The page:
- The valuation sent on 7 January did not follow the pattern of the previous valuations and was materially different.
- Critically the valuation was described as an “initial assessment”. It could therefore not be objectively construed as the Contractor’s assessment of what was due.
- The impression of provisionality was reinforced by an error in the summary sheet (which described the gross total as being for Valuation 6 not 7. The attachment to the email was also entitled “Copy of Section Split Valuation (007) to 05 Jan.” The summary sheet stated the work was valued to 7 January. Whichever date was correct, the valuation did not include a valuation of the work up to the due date as in the case of the previous valuations.
In conclusion, the valuation was an initial assessment only. The reasonable recipient of the valuation would not have regarded it as “unambiguously informing it that this was an Interim Application” and there was no relevant course of dealing on which the Contractor could fall back. Carr J emphasised:
“Whether or not this conclusion can be said to lead to a harsh result [for the Contractor] this is an area where, as the authorities make clear, there is little scope for latitude. If a contractor wishes to have the benefit of the interim payment regime such as that contained in the Contract, then its application for interim payment must be in substance, form and intent an interim application stating the sum considered by the contractor as due at the relevant due date and it must be free from ambiguity. The Valuation here was not such an application.”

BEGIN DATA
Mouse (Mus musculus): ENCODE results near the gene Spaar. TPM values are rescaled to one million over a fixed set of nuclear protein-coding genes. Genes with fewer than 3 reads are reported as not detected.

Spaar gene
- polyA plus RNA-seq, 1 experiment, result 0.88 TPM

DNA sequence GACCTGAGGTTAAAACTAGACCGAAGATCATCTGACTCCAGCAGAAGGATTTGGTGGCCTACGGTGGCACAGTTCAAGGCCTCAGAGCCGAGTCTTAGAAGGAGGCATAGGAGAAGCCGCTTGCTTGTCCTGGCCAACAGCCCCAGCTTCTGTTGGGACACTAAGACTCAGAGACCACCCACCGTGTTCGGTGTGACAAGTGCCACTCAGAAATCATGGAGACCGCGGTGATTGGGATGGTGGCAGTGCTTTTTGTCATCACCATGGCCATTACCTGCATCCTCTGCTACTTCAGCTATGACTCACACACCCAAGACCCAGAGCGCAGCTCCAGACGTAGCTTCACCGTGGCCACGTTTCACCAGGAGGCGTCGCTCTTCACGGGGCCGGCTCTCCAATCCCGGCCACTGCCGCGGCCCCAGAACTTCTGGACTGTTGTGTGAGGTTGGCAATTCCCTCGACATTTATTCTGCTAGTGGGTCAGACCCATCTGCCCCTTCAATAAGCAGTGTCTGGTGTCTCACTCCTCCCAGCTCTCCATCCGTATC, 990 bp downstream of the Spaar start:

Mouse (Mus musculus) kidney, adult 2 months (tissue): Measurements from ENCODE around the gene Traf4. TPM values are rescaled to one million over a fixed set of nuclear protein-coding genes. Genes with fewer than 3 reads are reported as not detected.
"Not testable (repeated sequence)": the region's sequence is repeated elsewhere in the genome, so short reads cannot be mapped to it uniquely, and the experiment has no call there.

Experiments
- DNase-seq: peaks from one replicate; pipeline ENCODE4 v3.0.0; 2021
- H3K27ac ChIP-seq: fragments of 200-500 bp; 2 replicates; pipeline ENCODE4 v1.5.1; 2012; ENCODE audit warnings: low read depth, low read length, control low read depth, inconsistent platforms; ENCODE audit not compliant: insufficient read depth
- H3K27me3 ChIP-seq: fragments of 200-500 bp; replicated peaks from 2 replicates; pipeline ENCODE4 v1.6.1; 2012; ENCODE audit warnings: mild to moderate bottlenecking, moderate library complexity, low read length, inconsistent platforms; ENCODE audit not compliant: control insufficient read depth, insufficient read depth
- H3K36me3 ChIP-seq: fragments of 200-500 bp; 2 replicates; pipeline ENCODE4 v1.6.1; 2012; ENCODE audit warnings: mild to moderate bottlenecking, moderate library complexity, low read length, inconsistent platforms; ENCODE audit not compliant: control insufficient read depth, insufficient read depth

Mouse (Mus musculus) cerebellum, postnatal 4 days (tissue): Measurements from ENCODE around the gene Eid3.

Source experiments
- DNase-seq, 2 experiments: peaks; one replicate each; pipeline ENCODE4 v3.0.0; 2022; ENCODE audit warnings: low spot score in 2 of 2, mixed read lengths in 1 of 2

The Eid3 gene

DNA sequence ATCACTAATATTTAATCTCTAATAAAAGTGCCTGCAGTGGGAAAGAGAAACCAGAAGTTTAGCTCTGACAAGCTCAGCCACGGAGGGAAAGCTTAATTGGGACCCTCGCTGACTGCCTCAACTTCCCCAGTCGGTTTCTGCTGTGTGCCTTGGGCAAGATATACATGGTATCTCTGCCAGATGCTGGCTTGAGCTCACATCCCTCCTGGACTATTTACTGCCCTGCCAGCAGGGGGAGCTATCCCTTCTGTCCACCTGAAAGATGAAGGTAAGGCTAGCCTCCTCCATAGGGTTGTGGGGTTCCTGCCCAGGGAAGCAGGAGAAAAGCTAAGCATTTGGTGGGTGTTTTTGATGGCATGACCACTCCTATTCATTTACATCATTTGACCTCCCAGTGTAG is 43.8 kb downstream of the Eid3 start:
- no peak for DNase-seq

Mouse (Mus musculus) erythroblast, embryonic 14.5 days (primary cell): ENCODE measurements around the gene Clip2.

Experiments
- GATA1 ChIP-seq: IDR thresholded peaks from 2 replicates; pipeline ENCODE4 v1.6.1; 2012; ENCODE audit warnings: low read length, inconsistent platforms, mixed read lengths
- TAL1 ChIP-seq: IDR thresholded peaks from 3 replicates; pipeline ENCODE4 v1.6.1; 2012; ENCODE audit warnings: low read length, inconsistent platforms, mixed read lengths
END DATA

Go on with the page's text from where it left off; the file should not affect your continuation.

Although his decision that there had not been a valid application meant that he did not need to consider whether a pay less notice had been served, the judge still expressed his opinion that the email of 18 January 2016 did not amount to a valid pay less notice. He found that it was highly significant that the email was completely different to two formal pay less notices that had been served previously. Objectively construed the email was not intended to be a pay less notice but was intended to provide a mark-up of the valuation and to provide an explanation of the certificate attached to the email of 15 January 2016.
Over the course of the last year or so there have been a number of cases which have stressed the importance of complying with the interim payment regime if parties want to have the benefit of interim payments. This case serves as yet another stark reminder of the potentially serious consequences of not doing so. The judgment indicated that if the interim payment had been made by the Employer the Contractor would have been expected to continue to trade. However, it had fallen into arrears with subcontractor payments and was subject to a winding up petition, such that without the interim payment being paid it would be unable to survive.
Whether submitting a payment application, a payment notice or a pay less notice, parties to construction contracts need to ensure it is clear precisely what document it is they are submitting and leave no room for ambiguity. They should make sure that there are no mistakes such as valuing the work to the wrong date or referring to the wrong valuation number. Failing to do so can be a costly mistake as the Contractor found out here.
For more information about the issues raised in this article or to find out more about how the Construction team can help you please contact Rowan Turrall on 0118 952 7206 or email [email protected].
Consistent with our policy when giving comment and advice on a non-specific basis, we cannot assume legal responsibility for the accuracy of any particular statement. In the case of specific problems we recommend that professional advice be sought.